London property being out performed by beach huts

A 13ft by 13ft beach hut that contains no bedroom as well as no electricity has been put on the market for a record price of £225,000, indicating that the sale of beach huts may well be outperforming properties even in the most sought-after boroughs of London.

The hut is located in Mudeford Split, Dorset, an area occasionally referred to as “beach hut Mayfair” and where the turn over of huts is regular.

beach_huts_soutbourneTelegraph Money calculated the average price for beach huts in Mudeford for the first half of 2012 to be £147,000. It was calculated by turning up three previous sales, one at £126,000 another at £145,000 and the final one at £170,000 which, at the time, was a record and was sold after just 2 days.

Using this average and assuming that the hut at £225,000 has not been over-valued, this would suggest that in 24 months, the prices of beach huts have risen by 53%.

This is in stark contrast with prices in the London Borough of Westminster, which includes sought-after locations such as Belgravia, Mayfair and Marylebone, where over the same 24 month period and using the latest Land Registry figures, house prices are up a paltry 25%.

IMG_6436It is important, though, to distinguish that all beach huts differ in exact location, size, and quality; therefore comparisons cannot be entirely relied upon. There are claims that beach huts in Mudeford sold in the 1980’s for as little as £7,000, meaning an increase in value since then of over 3,100%.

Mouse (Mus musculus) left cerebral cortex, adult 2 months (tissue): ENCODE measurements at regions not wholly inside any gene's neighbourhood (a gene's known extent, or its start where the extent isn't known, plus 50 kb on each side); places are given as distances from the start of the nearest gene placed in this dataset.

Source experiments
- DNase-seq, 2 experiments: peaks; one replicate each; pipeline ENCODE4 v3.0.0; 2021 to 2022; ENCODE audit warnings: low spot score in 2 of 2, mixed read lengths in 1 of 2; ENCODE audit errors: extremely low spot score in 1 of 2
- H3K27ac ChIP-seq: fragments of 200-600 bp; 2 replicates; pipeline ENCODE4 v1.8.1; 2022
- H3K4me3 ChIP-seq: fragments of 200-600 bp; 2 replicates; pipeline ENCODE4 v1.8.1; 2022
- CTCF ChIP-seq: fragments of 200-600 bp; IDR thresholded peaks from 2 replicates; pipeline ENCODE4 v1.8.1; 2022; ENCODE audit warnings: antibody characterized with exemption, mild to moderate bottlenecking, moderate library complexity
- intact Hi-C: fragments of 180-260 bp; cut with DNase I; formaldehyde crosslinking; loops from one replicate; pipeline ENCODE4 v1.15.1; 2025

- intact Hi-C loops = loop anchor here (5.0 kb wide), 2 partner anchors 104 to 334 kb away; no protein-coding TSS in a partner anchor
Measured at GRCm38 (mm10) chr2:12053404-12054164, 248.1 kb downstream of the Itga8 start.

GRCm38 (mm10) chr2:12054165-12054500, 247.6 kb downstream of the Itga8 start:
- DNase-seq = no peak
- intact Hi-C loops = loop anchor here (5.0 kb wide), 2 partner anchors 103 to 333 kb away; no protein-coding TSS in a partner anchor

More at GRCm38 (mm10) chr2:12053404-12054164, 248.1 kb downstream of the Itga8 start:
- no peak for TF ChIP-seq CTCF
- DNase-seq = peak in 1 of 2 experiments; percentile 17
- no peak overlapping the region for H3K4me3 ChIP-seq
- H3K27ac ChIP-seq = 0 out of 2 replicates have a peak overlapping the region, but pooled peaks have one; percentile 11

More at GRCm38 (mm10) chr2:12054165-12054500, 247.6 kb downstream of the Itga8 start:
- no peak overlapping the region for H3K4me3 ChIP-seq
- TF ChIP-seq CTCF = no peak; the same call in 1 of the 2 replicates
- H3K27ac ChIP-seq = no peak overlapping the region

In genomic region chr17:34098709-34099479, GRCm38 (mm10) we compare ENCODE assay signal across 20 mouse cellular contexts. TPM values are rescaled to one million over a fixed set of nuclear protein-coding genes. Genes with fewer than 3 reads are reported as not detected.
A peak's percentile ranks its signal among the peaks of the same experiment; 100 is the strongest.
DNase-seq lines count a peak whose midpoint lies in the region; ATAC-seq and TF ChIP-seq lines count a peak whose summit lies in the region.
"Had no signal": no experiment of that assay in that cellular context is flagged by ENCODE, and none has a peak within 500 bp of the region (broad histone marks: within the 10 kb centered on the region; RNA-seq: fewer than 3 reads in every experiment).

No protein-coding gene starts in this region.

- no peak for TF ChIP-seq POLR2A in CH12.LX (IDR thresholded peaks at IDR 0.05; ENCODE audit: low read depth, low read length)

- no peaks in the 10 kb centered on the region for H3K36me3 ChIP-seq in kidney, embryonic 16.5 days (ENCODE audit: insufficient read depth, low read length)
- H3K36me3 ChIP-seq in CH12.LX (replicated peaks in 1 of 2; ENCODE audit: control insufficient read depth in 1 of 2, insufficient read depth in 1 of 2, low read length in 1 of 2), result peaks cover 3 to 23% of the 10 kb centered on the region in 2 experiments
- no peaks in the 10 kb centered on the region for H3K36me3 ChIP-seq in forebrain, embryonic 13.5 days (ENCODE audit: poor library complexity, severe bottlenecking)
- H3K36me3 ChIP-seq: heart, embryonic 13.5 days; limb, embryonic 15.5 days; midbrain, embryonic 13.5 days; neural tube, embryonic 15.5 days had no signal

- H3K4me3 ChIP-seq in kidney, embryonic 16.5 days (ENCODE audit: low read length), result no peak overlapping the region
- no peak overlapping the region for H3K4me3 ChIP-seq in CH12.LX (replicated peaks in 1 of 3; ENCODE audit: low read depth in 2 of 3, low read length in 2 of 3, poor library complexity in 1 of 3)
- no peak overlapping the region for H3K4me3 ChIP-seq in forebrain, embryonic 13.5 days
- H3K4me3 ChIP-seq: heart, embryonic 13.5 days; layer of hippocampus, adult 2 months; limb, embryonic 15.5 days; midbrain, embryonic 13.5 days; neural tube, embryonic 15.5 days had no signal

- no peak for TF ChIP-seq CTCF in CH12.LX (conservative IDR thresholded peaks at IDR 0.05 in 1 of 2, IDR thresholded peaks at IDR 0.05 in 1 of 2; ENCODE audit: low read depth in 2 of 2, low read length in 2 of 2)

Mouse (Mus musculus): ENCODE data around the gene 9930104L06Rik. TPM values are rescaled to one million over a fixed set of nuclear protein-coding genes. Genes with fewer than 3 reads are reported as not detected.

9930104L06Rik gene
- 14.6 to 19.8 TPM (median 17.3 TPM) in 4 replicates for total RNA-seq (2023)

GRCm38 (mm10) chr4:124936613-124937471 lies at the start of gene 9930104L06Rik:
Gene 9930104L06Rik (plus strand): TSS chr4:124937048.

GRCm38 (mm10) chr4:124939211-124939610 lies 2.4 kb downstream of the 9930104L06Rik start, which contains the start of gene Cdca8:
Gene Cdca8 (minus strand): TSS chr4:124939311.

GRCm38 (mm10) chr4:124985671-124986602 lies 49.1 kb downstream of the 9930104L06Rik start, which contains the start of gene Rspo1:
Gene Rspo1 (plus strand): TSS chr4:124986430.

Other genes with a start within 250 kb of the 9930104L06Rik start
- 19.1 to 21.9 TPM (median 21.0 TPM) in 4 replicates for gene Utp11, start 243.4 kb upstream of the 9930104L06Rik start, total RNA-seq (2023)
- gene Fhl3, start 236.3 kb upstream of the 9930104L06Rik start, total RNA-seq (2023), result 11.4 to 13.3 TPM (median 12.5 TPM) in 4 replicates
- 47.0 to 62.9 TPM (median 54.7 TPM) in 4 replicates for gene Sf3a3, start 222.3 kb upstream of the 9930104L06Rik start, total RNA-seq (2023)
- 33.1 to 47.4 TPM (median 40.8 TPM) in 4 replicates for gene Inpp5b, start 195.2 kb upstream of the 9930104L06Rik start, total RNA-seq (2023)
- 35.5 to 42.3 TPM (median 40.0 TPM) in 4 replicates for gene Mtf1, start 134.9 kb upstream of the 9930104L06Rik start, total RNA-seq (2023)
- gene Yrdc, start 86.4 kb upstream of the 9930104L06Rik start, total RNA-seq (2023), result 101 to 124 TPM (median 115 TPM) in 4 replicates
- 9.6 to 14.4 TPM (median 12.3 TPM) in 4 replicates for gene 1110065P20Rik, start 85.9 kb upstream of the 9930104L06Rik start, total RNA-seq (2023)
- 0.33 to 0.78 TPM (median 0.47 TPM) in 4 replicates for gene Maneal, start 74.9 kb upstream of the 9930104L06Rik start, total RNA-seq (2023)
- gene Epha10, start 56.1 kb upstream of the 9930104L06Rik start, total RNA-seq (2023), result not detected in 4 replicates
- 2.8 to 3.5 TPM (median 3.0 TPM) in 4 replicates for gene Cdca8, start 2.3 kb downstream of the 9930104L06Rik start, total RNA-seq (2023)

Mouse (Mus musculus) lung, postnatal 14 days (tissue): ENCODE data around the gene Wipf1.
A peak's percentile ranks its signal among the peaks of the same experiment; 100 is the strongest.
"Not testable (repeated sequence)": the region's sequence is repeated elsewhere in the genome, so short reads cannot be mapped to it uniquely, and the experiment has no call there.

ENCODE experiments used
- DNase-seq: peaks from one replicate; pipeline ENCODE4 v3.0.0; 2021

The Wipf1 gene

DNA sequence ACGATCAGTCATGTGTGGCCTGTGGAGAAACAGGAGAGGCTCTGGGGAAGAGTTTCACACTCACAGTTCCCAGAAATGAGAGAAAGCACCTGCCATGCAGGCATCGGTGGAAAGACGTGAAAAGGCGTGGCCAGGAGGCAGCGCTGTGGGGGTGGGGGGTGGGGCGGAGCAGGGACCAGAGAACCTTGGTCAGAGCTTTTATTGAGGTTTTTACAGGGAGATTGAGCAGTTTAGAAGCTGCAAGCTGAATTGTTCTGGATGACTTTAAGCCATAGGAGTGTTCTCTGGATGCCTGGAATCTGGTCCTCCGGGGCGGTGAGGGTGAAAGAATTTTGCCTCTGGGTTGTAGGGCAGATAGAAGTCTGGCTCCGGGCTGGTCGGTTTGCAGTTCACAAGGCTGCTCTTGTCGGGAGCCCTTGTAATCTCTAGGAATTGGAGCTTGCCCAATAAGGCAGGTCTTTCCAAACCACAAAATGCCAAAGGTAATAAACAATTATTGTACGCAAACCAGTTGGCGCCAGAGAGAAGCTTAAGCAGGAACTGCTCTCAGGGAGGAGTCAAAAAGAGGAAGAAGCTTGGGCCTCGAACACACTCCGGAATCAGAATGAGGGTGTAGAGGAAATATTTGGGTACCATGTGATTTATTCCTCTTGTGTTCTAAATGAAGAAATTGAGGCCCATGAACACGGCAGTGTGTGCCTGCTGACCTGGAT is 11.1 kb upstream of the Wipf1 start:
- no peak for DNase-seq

By contrast, using data from Nationwide Building Society to compare house price rises, it is revealed that if a whole house were to be bought in 1984 for that same £7,000 it would, today, be worth just £44,000 (an increase of 541%) – putting into perspective the gargantuan rises beach huts are showing.

The figures for London were more encouraging, showing a rise of 780% in four decades, but neither come close to the dizzying rises of beach huts – potentially the next big investment commodity.

If you’ve got your money in stocks, property, whisky or the like, should you be looking closer to the sea?

www.propertysurveying.co.uk

BT/SRJ                                                                                                                                  25.07.14

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